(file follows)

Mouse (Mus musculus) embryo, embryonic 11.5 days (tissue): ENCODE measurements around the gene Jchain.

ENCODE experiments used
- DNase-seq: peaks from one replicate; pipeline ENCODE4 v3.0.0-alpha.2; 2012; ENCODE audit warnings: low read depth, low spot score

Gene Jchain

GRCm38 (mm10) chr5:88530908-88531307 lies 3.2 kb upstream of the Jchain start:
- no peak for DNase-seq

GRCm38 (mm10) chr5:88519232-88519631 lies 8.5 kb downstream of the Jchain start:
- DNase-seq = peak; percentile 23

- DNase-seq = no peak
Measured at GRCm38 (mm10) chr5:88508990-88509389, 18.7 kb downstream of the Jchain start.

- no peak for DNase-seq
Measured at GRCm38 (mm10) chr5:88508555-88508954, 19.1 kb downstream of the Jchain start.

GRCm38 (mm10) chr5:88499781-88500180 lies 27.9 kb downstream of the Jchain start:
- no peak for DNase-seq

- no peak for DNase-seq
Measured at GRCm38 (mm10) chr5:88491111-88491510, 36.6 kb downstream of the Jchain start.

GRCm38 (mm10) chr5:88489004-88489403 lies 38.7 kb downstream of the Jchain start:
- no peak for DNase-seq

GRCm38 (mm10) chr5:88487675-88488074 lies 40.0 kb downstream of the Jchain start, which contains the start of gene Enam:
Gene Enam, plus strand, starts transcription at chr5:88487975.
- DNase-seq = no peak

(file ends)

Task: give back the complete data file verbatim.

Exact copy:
Mouse (Mus musculus) embryo, embryonic 11.5 days (tissue): ENCODE measurements around the gene Jchain.

ENCODE experiments used
- DNase-seq: peaks from one replicate; pipeline ENCODE4 v3.0.0-alpha.2; 2012; ENCODE audit warnings: low read depth, low spot score

Gene Jchain

GRCm38 (mm10) chr5:88530908-88531307 lies 3.2 kb upstream of the Jchain start:
- no peak for DNase-seq

GRCm38 (mm10) chr5:88519232-88519631 lies 8.5 kb downstream of the Jchain start:
- DNase-seq = peak; percentile 23

- DNase-seq = no peak
Measured at GRCm38 (mm10) chr5:88508990-88509389, 18.7 kb downstream of the Jchain start.

- no peak for DNase-seq
Measured at GRCm38 (mm10) chr5:88508555-88508954, 19.1 kb downstream of the Jchain start.

GRCm38 (mm10) chr5:88499781-88500180 lies 27.9 kb downstream of the Jchain start:
- no peak for DNase-seq

- no peak for DNase-seq
Measured at GRCm38 (mm10) chr5:88491111-88491510, 36.6 kb downstream of the Jchain start.

GRCm38 (mm10) chr5:88489004-88489403 lies 38.7 kb downstream of the Jchain start:
- no peak for DNase-seq

GRCm38 (mm10) chr5:88487675-88488074 lies 40.0 kb downstream of the Jchain start, which contains the start of gene Enam:
Gene Enam, plus strand, starts transcription at chr5:88487975.
- DNase-seq = no peak